Referring again to FIG. 3, the chimney outer wall 26 is preferably cylindrical and the partition wall 44 preferably extends radially outwardly therefrom so that the width Wd of the downcomer 32 at the partition middle portion 44b (outer downcomer region) is less than the width WD of the downcomer 32 downstream, or vertically below the partition bottom portion 44c. The width Wc of the collection chamber 46, or inner downcomer region, plus the width Wd of the outer downcomer region is equal to the total width WD of the downcomer 32 immediately below the partition 44. In this way, the downcomer flow velocity Vd between the vessel 12 and the partition middle portion 44b will be increased relative to a design without the partition 44 having a constant flow area downcomer 32. This may tend to increase steam carryunder in this region. However as described above, the steam separator 20 is effective for substantially reducing steam carryunder from the chimney 24 around the chimney outer wall 26 and the partition 44 into the downcomer 32, and therefore any remaining steam carryunder in the flow channeled above the partition 44 and into the downcomer 32 is relatively small. The net effect of utilizing the steam separator 20 is an overall reduction in steam carryunder into the downcomer 32.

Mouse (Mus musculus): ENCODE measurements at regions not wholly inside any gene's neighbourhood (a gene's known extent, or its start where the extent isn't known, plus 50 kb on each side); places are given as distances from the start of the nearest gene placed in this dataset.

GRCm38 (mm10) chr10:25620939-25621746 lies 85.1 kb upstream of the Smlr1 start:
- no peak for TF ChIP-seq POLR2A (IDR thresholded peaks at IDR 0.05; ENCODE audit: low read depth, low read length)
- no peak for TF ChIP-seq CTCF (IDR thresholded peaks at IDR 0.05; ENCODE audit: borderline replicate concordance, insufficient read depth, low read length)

Furthermore, the higher velocities Vd in the outer downcomer region may increase the horizontal velocity Vh of the crossflow 18d near the surface of the water level 18a which may enhance the radial expansion of the steam 22a above the water level 18a resulting in lower average steam leaving velocities from the water-steam interface 18a for obtaining reduced liquid carryover by increased liquid separation from the steam 22a.